“This research indicates that there is a higher probability of effective learning taking place if we can keep the learning episodes short and, of course, meaningful. Thus, teaching two 20-minute lessons provides 20 percent more prime-time (approximately 36 minutes) than one 40-minute lesson (approximately 30 minutes). Note, however, that a time period shorter than 20 minutes usually does not give the learner’s brain sufficient time to determine the pattern and organization of the new learning, and is thus of little benefit.”
How the Brain Learns, David A. Sousa

What if we integrate reflection and quick-writes as the down time or cognitive break as the bridge between the 2 prime-time learning episodes? What if we leverage social media – Twitter – to share learning and questions across our school to paint a picture of learning?

Here’s the idea and implementation plan for a 50-60 minute period.

      1. Pause at approximately 18-20 minutes and ask our student-learners to do a quick write about what they are learning or doing in class.  (a form of self-assessment; do I know what I’m supposed to be learning?)
      2. Let learners quickly share what they wrote.  (a form of formative assessment, are they learning what I intend?)
      3. Tweet a summary of what is being learned or done using a common hashtag. (this models using social media for learning)
      4. Follow the tweets from this hashtag to be more informed about each other and what we are learning/doing in class to possibly find curricular connections and common ground.

What if we check for understanding 20 minutes into class and let this check inform our practices for the rest of the learning time – the 2nd prime-time interval?

Many teachers can’t find purpose for Twitter.  It is too much information, or they feel they have to be connected all of the time.  What if we change that? What if we use Twitter as a communication, learning, and celebration tool? (I think Grant’s post last weekend supports this and the need to change.)

I’m going to try something different in this session.  I’m going to ask the participants to practice, to go on a learning walk and tweet and then come back and analyze the results.  Experiential learning rather than sit-n-get. (We are going to use #ettLearns in addition to #ettiPad.)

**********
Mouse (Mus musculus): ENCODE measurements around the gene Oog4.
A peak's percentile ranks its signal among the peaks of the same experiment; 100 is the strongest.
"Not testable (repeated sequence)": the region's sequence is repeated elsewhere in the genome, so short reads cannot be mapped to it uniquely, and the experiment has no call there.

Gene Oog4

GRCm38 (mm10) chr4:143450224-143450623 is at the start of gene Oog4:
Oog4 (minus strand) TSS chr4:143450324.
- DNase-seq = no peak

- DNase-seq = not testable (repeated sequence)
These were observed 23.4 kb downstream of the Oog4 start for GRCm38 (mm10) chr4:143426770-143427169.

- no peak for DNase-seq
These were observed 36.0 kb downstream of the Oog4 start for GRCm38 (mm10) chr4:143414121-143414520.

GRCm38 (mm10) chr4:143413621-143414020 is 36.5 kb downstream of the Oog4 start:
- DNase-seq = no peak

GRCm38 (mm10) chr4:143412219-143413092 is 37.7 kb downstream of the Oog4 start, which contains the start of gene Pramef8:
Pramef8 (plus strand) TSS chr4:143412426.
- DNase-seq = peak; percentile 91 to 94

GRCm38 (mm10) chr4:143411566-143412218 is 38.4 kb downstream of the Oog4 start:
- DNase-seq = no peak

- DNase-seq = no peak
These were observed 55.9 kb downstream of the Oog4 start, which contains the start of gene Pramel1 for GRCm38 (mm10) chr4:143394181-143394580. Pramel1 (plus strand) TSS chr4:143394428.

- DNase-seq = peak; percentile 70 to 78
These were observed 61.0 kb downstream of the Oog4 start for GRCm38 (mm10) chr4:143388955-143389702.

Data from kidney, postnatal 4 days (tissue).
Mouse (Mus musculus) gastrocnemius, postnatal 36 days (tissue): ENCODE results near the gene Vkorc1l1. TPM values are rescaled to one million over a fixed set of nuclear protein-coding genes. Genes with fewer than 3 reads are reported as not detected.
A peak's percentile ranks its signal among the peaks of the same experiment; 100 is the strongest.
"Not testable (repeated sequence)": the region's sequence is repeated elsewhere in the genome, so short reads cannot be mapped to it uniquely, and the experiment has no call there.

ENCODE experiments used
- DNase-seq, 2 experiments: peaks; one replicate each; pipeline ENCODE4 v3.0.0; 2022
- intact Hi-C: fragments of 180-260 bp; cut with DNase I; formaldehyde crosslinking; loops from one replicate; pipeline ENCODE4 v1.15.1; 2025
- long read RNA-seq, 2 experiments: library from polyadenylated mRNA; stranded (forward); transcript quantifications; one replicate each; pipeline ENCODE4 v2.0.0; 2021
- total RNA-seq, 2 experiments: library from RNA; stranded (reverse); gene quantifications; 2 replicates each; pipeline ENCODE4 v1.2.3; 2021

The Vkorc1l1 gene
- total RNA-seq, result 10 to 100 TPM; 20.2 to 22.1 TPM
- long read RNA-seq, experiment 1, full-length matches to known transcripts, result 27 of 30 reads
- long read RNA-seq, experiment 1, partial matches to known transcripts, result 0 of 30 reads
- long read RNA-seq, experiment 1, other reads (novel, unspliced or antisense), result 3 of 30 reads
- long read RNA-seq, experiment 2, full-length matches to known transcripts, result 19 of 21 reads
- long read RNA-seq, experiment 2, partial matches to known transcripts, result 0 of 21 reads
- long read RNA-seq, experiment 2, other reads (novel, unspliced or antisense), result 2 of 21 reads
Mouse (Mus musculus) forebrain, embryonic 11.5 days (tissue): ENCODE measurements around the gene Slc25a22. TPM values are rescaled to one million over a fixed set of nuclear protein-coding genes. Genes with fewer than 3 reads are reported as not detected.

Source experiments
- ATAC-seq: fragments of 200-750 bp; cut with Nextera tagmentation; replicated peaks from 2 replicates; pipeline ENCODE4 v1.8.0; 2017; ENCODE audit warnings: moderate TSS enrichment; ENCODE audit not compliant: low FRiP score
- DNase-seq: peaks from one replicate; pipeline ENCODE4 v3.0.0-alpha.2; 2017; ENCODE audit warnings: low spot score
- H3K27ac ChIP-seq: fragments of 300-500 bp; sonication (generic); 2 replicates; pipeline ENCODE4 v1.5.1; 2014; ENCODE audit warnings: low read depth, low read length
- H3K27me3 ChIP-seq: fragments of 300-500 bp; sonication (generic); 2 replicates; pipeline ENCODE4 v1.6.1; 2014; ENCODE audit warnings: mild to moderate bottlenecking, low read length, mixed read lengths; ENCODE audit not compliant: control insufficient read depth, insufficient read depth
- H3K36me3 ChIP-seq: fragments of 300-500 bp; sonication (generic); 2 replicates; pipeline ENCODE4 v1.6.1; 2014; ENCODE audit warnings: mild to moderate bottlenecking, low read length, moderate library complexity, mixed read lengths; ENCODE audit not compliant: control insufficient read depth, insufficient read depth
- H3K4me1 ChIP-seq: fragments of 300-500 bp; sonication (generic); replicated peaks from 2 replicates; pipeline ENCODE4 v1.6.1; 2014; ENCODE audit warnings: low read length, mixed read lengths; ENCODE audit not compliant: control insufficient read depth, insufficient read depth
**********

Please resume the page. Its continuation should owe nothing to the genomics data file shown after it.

Keep your fingers crossed!

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For reflections and artifacts of learning about this PBL PD experiment, read more.

Social media and my family

I’ve had an interesting week with social media and my family.  My 7-year-old, AS, and I were talking on our drive home from school last Thursday.  She was reviewing her spelling list with me.  I asked her if she would like for us to write a story that uses all of her spelling words.  No kidding…Her response was “will we write it on my blog or on paper, Mommy?”

Will we write it on my blog or on paper, Mommy??????

So I asked what would be her preference, and she said “well, I’d like to write it on paper first, and then will you let me type it in my blog?”

We started AS’s blog last Christmas while at my mom’s house.  We went to the zoo in Hattiesburg, MS, and AS took photos with her digital camera.  Her photos are posted on her blog with a sentence about each animal.  There is an audio clip of her talking about being at the zoo.  This audio clip took about a dozen attempts before she said “this is Sunshine” instead of her name.  We had to practice, but the practice stuck.

Last May, AS produced a video interview introducing us to her friend Mittens.  (All by herself with no “teaching” from an adult.)  She asked me to publish it on the Internet.  You can tell she’s been watching iCarly.

She explained to me that she had to make the video 4 times because she kept saying her name rather than Sunshine.  I’ve posted two of the prototypes.

AS is growing up learning about managing her digital presence and publishing her work and learning to a public audience.  She has parents who use social media to work and learn.

In contrast, I discovered my 17-year-old niece’s twitter feed this past week.  I was not searching for it; it popped up in the “Who to follow” pane.  JL, my niece, is clearly very frustrated with her family – a completely typical, age-appropriate reaction.  She feels grown-up but has to abide by the rules of the family.   But does the world need to know this?  So I called and asked if she knew I was following her on Twitter.  I asked about some of her tweets.  She asked if she could call me back.  Smart.  She needed to review what she had written in public.

She did call back.  It was not a pleasant conversation.  I have never had a sharp word ever with this child.  I asked if she would say to me what she was saying on Twitter.  Her response was an angry “I was not talking to you, Aunt Jill!”  Using a very direct tone, I explained to this sweet uninformed child that in fact she was talking to me and anyone else that followed her.  And, if I chose to retweet what she posted, she was talking to each of my 300 followers.